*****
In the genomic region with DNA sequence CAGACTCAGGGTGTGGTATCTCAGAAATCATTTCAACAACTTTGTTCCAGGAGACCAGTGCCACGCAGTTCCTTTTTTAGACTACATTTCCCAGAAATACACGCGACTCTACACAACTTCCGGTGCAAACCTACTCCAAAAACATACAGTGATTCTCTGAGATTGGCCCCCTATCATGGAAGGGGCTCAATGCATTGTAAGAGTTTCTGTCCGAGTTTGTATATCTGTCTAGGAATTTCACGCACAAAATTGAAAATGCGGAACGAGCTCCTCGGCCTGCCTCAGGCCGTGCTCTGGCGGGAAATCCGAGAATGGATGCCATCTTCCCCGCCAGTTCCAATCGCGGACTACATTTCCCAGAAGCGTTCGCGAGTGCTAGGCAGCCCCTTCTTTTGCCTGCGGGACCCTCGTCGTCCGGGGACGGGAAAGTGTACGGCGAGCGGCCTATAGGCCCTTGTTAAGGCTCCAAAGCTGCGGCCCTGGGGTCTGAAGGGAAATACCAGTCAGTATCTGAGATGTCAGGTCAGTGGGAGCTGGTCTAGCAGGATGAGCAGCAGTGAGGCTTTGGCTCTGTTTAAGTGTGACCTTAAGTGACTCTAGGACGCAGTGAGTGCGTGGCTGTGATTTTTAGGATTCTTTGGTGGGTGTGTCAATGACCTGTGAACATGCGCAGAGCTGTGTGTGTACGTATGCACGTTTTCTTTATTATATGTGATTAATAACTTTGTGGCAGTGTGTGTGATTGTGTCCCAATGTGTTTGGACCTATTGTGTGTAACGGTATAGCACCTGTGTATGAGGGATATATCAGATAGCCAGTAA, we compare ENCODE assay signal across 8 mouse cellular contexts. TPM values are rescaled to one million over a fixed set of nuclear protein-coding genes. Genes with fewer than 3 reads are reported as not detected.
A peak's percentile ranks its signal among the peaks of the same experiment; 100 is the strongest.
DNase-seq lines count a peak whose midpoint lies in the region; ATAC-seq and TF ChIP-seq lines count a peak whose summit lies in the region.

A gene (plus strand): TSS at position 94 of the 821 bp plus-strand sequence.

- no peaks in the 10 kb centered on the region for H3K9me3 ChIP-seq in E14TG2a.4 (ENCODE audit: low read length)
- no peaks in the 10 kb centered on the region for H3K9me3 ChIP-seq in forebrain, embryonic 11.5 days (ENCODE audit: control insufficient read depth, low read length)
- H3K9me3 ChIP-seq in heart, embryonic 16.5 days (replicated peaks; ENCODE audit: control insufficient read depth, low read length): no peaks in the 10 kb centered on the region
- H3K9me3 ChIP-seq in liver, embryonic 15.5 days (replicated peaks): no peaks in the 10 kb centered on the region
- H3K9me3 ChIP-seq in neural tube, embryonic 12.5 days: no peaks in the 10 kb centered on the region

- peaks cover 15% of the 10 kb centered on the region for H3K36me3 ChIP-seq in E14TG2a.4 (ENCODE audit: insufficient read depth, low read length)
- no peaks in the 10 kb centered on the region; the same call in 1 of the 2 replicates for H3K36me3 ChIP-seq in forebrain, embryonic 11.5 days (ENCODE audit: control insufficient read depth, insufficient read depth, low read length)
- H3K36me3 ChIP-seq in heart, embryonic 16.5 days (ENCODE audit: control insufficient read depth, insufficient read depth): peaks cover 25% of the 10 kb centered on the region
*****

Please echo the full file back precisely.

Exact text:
In the genomic region with DNA sequence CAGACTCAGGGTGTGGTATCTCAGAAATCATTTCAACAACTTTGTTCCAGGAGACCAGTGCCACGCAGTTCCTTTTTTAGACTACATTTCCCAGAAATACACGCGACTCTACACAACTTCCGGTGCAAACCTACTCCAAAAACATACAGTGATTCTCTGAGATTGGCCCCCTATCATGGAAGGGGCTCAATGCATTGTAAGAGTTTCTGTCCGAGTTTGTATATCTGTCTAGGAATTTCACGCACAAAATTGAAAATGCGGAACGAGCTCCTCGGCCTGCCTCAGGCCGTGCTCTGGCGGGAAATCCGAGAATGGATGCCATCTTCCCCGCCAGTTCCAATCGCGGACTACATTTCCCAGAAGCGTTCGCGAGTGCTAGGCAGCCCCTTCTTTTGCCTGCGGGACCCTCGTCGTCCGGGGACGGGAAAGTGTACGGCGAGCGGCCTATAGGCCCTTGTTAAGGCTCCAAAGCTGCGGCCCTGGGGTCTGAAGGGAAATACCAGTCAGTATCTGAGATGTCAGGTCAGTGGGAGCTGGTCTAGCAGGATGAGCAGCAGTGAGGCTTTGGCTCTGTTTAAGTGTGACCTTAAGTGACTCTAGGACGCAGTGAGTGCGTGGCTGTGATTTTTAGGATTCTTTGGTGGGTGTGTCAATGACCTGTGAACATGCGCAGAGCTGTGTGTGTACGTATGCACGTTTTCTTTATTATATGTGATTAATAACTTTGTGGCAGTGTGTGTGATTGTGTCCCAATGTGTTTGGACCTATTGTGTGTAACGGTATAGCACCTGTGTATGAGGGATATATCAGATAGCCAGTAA, we compare ENCODE assay signal across 8 mouse cellular contexts. TPM values are rescaled to one million over a fixed set of nuclear protein-coding genes. Genes with fewer than 3 reads are reported as not detected.
A peak's percentile ranks its signal among the peaks of the same experiment; 100 is the strongest.
DNase-seq lines count a peak whose midpoint lies in the region; ATAC-seq and TF ChIP-seq lines count a peak whose summit lies in the region.

A gene (plus strand): TSS at position 94 of the 821 bp plus-strand sequence.

- no peaks in the 10 kb centered on the region for H3K9me3 ChIP-seq in E14TG2a.4 (ENCODE audit: low read length)
- no peaks in the 10 kb centered on the region for H3K9me3 ChIP-seq in forebrain, embryonic 11.5 days (ENCODE audit: control insufficient read depth, low read length)
- H3K9me3 ChIP-seq in heart, embryonic 16.5 days (replicated peaks; ENCODE audit: control insufficient read depth, low read length): no peaks in the 10 kb centered on the region
- H3K9me3 ChIP-seq in liver, embryonic 15.5 days (replicated peaks): no peaks in the 10 kb centered on the region
- H3K9me3 ChIP-seq in neural tube, embryonic 12.5 days: no peaks in the 10 kb centered on the region

- peaks cover 15% of the 10 kb centered on the region for H3K36me3 ChIP-seq in E14TG2a.4 (ENCODE audit: insufficient read depth, low read length)
- no peaks in the 10 kb centered on the region; the same call in 1 of the 2 replicates for H3K36me3 ChIP-seq in forebrain, embryonic 11.5 days (ENCODE audit: control insufficient read depth, insufficient read depth, low read length)
- H3K36me3 ChIP-seq in heart, embryonic 16.5 days (ENCODE audit: control insufficient read depth, insufficient read depth): peaks cover 25% of the 10 kb centered on the region